Abstract

OBJECTIVE. We examined whether tailored activity pacing intervention was more effective at reducing pain and fatigue than general activity pacing intervention.

METHOD. Adults with knee or hip osteoarthritis (N = 32) stratified by age and gender were randomized to receive either tailored or general pacing intervention. Participants wore an accelerometer for 5 days that measured physical activity and allowed for repeated symptom assessment. Physical activity and symptom data were used to tailor activity pacing instruction. Outcomes at 10-week follow-up were pain (Western Ontario and McMaster Universities Osteoarthritis Index) and fatigue (Brief Fatigue Inventory).

RESULTS. Compared with general intervention, the tailored group had less fatigue interference (p = .02) and trended toward decreased fatigue severity (p = .09) at 10-wk follow-up. No group differences were found in pain reduction.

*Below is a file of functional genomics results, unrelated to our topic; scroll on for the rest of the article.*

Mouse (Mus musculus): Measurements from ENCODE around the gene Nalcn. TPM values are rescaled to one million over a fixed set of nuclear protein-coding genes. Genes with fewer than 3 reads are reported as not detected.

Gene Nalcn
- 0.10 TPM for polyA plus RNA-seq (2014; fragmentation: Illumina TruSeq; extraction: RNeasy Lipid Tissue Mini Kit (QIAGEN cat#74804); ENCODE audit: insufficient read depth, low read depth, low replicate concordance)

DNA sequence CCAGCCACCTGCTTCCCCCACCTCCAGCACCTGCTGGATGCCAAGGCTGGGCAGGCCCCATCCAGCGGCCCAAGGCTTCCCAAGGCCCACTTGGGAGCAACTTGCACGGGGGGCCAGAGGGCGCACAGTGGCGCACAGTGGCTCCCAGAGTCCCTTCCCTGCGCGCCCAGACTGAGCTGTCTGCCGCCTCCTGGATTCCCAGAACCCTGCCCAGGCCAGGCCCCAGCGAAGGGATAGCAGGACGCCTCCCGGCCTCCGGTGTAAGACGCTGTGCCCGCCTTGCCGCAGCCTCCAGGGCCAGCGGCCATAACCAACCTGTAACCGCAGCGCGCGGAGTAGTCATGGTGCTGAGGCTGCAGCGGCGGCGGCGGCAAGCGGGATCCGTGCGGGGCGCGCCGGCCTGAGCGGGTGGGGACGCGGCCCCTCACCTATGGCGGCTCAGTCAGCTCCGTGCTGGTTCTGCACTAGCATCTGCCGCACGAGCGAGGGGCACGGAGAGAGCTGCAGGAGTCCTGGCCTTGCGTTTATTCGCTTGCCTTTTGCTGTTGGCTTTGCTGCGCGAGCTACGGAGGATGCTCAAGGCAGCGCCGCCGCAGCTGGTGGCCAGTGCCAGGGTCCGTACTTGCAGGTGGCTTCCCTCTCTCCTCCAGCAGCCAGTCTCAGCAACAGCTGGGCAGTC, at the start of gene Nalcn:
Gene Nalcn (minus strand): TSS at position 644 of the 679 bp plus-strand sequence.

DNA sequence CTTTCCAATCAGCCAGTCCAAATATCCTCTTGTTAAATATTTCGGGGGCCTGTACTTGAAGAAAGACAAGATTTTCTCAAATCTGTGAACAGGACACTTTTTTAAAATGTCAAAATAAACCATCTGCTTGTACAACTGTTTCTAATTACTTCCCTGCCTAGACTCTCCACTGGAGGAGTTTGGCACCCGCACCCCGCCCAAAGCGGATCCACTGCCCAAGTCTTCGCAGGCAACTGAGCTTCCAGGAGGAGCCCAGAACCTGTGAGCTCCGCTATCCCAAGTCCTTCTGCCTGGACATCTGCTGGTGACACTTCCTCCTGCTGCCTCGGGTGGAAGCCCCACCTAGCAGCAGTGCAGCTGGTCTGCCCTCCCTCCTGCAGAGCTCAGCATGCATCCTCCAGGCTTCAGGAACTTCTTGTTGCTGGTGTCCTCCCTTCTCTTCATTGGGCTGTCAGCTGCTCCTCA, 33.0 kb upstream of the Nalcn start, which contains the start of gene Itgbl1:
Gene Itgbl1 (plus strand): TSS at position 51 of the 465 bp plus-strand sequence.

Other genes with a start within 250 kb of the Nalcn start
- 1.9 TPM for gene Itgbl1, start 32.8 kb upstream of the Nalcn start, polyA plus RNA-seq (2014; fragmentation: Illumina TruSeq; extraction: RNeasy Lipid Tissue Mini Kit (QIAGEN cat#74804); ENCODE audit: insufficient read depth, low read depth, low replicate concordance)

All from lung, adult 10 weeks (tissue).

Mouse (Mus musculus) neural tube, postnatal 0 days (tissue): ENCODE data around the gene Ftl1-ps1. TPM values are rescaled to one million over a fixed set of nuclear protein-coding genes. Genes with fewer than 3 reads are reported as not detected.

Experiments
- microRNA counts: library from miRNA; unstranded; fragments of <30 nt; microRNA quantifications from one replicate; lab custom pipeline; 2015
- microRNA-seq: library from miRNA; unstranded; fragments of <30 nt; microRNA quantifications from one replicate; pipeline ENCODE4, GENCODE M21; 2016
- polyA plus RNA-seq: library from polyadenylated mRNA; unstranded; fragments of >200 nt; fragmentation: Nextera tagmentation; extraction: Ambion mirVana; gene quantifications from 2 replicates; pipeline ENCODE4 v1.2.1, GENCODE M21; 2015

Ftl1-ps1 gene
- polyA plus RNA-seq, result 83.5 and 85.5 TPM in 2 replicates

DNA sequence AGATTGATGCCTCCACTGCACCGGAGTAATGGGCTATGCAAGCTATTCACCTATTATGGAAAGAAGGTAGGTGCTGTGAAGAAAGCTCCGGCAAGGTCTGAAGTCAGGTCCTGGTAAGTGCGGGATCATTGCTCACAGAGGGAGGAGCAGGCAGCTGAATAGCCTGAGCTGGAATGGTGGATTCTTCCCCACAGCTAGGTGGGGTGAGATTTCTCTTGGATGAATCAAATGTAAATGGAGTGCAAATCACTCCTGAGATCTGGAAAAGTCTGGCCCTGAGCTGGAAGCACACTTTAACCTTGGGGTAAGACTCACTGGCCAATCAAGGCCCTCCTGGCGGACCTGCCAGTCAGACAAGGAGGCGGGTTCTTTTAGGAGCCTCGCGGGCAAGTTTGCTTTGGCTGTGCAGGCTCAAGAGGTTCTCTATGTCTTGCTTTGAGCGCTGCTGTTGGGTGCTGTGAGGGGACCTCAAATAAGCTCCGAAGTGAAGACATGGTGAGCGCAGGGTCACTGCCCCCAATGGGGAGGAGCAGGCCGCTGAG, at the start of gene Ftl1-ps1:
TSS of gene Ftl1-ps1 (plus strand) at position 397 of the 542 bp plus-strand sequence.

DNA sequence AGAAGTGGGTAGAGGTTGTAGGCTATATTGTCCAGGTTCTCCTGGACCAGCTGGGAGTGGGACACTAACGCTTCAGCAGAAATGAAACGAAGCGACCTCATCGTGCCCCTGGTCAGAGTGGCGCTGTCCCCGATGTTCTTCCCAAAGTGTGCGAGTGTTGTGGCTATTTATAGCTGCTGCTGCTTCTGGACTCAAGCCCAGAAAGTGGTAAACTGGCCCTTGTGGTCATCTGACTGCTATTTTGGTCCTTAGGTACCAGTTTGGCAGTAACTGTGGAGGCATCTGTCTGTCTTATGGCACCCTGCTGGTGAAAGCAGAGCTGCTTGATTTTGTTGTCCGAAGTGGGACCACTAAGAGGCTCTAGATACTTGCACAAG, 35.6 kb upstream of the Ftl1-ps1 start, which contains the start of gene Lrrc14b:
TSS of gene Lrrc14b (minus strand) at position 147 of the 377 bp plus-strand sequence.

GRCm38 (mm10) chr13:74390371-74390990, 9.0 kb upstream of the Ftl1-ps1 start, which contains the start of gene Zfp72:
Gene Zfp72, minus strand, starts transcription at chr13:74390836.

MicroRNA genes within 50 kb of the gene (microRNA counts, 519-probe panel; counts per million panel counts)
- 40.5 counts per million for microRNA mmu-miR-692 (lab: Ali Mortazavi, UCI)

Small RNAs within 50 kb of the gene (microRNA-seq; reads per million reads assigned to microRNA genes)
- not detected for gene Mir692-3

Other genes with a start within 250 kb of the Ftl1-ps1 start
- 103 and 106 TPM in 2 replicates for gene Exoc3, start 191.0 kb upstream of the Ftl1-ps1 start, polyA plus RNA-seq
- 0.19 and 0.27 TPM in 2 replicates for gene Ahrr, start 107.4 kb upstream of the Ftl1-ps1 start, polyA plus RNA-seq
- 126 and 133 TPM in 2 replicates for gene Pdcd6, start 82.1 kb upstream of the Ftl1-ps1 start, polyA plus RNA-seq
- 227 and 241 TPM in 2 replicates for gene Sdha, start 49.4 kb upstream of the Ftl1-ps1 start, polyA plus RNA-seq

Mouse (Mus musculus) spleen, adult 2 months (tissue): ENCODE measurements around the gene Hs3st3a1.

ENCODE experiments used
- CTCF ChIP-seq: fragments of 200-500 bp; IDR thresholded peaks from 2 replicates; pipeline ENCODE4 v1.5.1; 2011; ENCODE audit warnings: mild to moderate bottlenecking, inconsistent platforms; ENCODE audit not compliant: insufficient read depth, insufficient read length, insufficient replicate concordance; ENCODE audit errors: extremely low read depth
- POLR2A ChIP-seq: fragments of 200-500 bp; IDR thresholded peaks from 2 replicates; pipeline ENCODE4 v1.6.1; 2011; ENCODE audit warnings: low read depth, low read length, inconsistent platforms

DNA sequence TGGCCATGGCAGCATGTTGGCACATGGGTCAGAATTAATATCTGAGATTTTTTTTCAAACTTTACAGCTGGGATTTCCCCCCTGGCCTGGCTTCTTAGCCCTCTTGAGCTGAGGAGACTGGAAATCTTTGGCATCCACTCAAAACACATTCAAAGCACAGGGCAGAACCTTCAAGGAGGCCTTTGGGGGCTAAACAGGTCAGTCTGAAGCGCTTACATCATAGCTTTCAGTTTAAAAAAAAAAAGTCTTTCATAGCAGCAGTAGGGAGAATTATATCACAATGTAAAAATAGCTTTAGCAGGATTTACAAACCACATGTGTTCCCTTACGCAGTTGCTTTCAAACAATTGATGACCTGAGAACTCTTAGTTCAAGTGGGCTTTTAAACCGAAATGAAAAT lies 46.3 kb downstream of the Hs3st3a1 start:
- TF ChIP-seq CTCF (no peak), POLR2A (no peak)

CONCLUSION. Tailoring instruction on the basis of recent symptoms and physical activity may be a more effective symptom management approach than general instruction given the positive effects on fatigue.

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